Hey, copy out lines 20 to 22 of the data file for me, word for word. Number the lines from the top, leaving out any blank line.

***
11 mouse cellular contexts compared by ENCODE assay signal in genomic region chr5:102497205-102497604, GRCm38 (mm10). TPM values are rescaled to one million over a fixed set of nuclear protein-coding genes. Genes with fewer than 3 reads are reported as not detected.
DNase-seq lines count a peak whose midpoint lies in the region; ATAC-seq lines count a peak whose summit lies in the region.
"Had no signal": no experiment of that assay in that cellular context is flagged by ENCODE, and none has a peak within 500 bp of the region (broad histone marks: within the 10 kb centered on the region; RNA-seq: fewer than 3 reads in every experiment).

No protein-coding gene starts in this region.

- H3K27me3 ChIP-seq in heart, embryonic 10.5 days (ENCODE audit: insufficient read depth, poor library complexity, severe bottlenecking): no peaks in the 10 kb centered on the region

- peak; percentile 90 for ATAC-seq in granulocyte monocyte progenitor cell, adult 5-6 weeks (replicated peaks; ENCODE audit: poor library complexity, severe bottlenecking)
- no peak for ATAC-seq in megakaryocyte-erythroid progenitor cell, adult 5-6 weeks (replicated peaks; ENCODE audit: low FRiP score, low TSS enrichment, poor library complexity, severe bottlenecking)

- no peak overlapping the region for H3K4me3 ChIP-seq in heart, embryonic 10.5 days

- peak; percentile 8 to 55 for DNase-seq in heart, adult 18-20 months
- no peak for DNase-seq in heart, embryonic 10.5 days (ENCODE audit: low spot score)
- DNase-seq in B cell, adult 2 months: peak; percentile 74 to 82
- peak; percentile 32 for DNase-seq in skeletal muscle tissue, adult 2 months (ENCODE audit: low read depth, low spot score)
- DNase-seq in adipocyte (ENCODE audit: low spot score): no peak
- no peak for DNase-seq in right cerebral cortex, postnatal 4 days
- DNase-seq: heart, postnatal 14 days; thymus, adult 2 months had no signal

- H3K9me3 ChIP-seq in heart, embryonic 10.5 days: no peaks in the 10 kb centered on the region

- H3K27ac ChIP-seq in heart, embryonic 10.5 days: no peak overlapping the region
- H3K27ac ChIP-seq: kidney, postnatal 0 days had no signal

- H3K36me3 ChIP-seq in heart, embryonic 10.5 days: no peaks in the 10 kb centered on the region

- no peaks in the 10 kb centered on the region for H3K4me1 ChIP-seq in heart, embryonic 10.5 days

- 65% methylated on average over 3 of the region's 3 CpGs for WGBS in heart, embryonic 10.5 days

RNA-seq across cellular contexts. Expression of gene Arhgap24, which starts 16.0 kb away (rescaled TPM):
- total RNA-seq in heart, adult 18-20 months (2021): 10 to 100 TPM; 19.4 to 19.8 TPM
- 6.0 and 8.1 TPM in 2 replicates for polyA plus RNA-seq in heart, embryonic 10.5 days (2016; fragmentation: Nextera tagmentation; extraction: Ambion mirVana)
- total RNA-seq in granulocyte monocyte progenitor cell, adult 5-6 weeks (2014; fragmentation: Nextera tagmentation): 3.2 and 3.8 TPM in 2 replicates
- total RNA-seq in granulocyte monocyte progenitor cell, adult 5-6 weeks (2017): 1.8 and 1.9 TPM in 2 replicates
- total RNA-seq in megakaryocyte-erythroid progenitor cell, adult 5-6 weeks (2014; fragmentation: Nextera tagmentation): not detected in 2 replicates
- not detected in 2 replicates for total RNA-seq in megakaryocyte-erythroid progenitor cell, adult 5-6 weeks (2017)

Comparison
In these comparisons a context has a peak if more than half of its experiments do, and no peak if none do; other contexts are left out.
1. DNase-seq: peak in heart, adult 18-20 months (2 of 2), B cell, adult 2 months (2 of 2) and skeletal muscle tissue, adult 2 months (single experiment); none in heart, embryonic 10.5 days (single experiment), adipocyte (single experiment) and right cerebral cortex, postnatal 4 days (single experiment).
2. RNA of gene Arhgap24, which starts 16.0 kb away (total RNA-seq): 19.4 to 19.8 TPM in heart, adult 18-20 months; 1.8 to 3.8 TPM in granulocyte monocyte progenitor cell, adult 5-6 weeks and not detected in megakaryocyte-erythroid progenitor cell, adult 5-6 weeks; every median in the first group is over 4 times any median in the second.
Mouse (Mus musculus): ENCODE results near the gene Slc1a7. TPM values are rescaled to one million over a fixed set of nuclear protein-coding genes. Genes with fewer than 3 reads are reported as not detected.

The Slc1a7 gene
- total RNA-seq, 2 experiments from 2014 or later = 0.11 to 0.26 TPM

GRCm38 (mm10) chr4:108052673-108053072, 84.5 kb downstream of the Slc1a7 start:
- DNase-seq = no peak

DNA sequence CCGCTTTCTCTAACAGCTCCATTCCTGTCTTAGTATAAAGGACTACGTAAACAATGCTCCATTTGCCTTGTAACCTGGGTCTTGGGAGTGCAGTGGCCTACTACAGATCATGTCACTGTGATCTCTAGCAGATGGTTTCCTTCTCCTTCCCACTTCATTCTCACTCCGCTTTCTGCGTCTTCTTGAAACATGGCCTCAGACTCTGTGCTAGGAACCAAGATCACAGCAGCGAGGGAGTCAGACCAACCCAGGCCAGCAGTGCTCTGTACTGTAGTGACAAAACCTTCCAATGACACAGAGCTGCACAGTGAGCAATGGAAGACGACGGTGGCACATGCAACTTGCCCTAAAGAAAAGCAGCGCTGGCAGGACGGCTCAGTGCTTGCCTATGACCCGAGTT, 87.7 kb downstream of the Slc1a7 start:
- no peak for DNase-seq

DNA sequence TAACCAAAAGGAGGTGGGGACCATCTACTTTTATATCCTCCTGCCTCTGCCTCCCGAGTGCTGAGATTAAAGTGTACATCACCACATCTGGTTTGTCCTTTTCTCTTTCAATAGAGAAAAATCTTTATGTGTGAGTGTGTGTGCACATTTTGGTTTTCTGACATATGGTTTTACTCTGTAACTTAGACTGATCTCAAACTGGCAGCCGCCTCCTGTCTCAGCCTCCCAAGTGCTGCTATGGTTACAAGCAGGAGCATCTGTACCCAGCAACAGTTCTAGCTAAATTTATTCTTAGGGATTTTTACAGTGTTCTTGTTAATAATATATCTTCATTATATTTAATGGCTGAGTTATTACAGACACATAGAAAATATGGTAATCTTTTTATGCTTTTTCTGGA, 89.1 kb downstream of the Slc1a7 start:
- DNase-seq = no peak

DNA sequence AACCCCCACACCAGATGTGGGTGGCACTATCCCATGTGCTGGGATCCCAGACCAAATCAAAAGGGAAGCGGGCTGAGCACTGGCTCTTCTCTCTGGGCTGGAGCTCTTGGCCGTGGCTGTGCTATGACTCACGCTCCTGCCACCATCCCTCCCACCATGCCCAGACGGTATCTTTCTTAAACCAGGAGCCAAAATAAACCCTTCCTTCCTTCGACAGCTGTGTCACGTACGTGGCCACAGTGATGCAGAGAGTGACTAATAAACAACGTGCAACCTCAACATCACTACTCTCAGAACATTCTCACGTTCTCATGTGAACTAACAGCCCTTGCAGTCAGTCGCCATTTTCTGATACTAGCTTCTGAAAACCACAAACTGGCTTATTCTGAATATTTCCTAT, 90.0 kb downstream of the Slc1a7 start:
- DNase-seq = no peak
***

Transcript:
- no peaks in the 10 kb centered on the region for H3K4me1 ChIP-seq in heart, embryonic 10.5 days

- 65% methylated on average over 3 of the region's 3 CpGs for WGBS in heart, embryonic 10.5 days

RNA-seq across cellular contexts. Expression of gene Arhgap24, which starts 16.0 kb away (rescaled TPM):